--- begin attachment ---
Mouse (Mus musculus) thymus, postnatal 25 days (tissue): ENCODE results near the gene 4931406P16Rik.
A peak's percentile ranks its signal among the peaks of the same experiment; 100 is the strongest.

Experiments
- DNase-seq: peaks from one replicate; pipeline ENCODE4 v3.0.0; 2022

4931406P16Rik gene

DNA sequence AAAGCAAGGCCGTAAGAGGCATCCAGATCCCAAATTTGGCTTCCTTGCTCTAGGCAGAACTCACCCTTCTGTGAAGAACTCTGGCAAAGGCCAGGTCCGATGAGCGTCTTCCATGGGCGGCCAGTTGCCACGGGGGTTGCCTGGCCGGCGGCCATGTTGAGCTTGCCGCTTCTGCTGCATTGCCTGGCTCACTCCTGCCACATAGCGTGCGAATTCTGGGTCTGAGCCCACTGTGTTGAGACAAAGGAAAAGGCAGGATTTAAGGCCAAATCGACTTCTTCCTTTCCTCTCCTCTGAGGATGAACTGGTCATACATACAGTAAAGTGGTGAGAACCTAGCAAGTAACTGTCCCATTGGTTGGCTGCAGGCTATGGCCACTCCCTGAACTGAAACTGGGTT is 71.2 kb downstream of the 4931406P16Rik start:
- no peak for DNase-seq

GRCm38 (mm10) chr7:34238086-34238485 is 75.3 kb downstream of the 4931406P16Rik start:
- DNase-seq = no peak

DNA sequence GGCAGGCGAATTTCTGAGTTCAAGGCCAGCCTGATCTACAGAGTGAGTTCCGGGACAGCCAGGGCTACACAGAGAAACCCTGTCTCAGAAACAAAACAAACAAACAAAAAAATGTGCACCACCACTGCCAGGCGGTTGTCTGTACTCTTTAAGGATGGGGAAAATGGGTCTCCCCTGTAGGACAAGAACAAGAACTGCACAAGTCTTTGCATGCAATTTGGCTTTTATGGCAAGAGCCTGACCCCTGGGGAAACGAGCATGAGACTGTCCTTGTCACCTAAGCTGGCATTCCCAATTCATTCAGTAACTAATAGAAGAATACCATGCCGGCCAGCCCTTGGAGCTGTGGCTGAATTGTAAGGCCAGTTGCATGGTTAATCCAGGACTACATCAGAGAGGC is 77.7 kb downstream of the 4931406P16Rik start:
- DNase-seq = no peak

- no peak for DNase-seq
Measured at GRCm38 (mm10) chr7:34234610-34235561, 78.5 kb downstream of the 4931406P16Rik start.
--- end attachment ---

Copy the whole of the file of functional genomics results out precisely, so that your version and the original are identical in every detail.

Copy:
Mouse (Mus musculus) thymus, postnatal 25 days (tissue): ENCODE results near the gene 4931406P16Rik.
A peak's percentile ranks its signal among the peaks of the same experiment; 100 is the strongest.

Experiments
- DNase-seq: peaks from one replicate; pipeline ENCODE4 v3.0.0; 2022

4931406P16Rik gene

DNA sequence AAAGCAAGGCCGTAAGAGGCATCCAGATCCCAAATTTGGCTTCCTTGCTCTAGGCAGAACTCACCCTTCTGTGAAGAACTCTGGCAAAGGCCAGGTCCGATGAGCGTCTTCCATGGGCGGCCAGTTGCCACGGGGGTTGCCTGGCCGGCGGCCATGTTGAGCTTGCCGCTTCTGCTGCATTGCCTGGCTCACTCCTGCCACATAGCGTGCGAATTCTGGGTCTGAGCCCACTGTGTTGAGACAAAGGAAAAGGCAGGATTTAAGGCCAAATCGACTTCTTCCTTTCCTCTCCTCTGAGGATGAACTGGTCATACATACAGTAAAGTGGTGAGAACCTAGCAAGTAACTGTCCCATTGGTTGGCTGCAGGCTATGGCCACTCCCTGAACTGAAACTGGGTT is 71.2 kb downstream of the 4931406P16Rik start:
- no peak for DNase-seq

GRCm38 (mm10) chr7:34238086-34238485 is 75.3 kb downstream of the 4931406P16Rik start:
- DNase-seq = no peak

DNA sequence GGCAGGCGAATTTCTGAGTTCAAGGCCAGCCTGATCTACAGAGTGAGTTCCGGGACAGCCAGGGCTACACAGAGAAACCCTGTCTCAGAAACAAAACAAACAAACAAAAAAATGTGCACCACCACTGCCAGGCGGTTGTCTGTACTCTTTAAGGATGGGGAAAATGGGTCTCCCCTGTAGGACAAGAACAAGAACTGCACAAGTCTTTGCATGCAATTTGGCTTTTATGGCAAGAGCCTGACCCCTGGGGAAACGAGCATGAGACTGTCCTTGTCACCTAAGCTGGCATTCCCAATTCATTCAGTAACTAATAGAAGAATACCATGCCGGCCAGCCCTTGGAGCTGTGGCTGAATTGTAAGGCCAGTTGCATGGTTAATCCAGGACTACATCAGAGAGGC is 77.7 kb downstream of the 4931406P16Rik start:
- DNase-seq = no peak

- no peak for DNase-seq
Measured at GRCm38 (mm10) chr7:34234610-34235561, 78.5 kb downstream of the 4931406P16Rik start.